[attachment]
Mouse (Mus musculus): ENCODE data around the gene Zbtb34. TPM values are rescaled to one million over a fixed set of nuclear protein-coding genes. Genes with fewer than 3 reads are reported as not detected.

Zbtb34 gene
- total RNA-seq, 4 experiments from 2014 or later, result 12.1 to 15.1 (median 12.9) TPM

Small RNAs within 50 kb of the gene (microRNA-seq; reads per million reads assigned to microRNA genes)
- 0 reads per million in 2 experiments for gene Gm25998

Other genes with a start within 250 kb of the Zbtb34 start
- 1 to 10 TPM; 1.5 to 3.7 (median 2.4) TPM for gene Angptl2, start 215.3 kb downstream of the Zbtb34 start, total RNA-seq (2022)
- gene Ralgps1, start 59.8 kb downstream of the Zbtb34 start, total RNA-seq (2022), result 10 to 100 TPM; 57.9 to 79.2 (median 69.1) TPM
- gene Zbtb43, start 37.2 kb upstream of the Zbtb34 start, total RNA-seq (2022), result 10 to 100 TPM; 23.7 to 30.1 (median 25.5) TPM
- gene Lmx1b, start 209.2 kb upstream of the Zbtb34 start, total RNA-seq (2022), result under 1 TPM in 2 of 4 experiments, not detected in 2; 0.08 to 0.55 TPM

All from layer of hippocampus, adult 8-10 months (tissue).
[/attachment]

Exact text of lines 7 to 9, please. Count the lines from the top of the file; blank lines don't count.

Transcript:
- 1 to 10 TPM; 1.5 to 3.7 (median 2.4) TPM for gene Angptl2, start 215.3 kb downstream of the Zbtb34 start, total RNA-seq (2022)
- gene Ralgps1, start 59.8 kb downstream of the Zbtb34 start, total RNA-seq (2022), result 10 to 100 TPM; 57.9 to 79.2 (median 69.1) TPM
- gene Zbtb43, start 37.2 kb upstream of the Zbtb34 start, total RNA-seq (2022), result 10 to 100 TPM; 23.7 to 30.1 (median 25.5) TPM